The company then approaches an investment bankInvestment BankInvestment banking is a specialized banking stream that facilitates the business entities, government and other organizations in generating capital through debts and equity, reorganization, mergers and acquisition, etc.read more and the regulatory body controlling the country’s stock market. It then issues a letter of intentLetter Of IntentA letter of intent, also known as LOI, is a preliminary contract containing key terms of a prospective business deal between two or more parties. It is common in business transactions, for example, the sale, purchase, merger, or formation of a joint venture. read more. The investment bank will take on the role of the underwriterUnderwriterThe underwriters take the financial risk of their client in return of a financial fee. Market Makers like financial institution and large banks ensure that there is enough amount of liquidity in the market by ensuring that enough trading volume is there.read more. Until selling the securities to the general public, the investment bank will own them and assume legal responsibility for them.

The investment bank will help the company figure out how many shares to sell and at what price. It then sells shares to the general public for a price higher than the company’s original owners received. Usually, the company and the bank prefer to underprice the shares to attract investors.

Once due diligence has been completed and found to be satisfactory, shares are offered for sale to the general public. The business will be able to go public after all legal requirements have been fulfilled. Advertisements in the media can assist in the process.

Advantages

  • Going public is a way to get a lot of money in a limited period, given the IPO and subsequent listing performs strategically.
  • It brings higher market value and increases reputation and recognition of the company.
  • The capital can be used to fund operations, acquire other businesses, or grow the company.
  • It diversifies the company’s ownership, protecting the original owners from losses.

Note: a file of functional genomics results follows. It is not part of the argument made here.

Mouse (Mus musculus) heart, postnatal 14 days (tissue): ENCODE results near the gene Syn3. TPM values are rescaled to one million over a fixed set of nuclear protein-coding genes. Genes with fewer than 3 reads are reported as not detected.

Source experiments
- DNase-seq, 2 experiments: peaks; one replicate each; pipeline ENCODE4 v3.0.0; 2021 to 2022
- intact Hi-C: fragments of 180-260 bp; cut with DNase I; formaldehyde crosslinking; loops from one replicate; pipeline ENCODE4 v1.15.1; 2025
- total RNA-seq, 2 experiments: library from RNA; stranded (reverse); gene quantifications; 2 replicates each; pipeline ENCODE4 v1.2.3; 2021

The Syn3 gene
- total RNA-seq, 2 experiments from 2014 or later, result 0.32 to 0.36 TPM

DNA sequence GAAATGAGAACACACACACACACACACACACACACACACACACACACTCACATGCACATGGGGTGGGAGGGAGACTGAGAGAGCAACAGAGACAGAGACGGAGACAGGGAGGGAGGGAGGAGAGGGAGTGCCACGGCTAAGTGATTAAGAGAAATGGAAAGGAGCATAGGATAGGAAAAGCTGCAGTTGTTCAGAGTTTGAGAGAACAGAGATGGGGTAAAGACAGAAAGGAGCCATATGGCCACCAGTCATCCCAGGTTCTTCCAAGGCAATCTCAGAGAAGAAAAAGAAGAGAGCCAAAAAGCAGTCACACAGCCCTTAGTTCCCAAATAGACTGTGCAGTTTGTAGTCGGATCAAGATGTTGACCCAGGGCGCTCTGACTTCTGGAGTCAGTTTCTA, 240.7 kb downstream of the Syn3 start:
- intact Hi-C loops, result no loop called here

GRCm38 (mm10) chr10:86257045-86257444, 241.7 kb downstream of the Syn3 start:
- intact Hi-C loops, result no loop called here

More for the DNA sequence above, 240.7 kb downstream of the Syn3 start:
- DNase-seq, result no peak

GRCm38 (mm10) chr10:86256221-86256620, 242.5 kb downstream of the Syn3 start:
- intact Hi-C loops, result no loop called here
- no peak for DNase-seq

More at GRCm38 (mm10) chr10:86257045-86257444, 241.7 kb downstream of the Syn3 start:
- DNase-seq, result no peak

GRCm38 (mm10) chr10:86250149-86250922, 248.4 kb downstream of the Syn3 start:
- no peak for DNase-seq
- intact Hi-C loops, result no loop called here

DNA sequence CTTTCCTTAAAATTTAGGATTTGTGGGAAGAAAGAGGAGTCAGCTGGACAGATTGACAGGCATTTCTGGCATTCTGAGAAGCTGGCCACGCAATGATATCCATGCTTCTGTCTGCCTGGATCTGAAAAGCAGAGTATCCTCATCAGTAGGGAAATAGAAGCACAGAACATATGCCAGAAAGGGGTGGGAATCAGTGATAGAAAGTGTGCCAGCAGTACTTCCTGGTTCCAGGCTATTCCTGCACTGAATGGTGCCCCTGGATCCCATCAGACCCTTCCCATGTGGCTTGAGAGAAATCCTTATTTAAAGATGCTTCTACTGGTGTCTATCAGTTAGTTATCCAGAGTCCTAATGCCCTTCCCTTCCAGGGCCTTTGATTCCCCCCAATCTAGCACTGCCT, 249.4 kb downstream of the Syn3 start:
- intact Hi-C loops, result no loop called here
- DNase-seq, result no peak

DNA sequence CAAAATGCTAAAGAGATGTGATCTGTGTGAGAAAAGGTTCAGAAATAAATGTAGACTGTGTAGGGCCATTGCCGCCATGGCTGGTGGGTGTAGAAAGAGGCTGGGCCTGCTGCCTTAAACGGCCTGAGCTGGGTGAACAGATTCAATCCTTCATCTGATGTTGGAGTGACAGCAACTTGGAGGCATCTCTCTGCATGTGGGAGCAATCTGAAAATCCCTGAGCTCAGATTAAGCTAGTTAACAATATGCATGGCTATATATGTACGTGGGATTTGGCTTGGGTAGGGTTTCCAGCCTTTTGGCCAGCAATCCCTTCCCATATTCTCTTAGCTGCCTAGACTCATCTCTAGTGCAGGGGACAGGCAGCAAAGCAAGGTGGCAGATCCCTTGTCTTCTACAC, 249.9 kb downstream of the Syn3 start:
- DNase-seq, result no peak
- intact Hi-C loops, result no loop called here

• It simplifies activities requiring significant amounts of money, such as buying out the competition or implementing a strategic plan.

Disadvantages

Frequently Asked Questions (FAQs)

What does going public mean?

Going public is a business activity in which an unlisted firm makes its existing or new stock available to the public for the first time. This initial public offering (IPO) allows the general public to profit while also helping the company raise funds and become a publicly listed company. Investors become shareholders in the public traded company and receive guaranteed dividends.

What are the steps of going public process?

The going public company involves several steps:
1. Perform due diligence on the company’s past performance, financial situation, and objectives
2. Conduct a business audit
3. Assess cash flow, assets, liabilities, and plans
4. Decide the target amount to go public
5. Connect with a securities lawyer, accounting firm, or investment bank

How does going public help a company?

Going public is critical for any company, especially one that is small or privately held that needs money to expand and fund its many activities. It helps the company raise the required funds from new investors through an IPO and become a publicly traded company. It protects the original owners from losses by diversifying the company’s ownership. Also, it makes buying out competitors much easier.

This has been a guide to what is Going Public and it’s meaning. Here we discuss how does it work along with its examples, advantages, and disadvantages. You may also have a look at the following articles to learn more –

Reader Interactions

Leave a Reply

Your email address will not be published. Required fields are marked *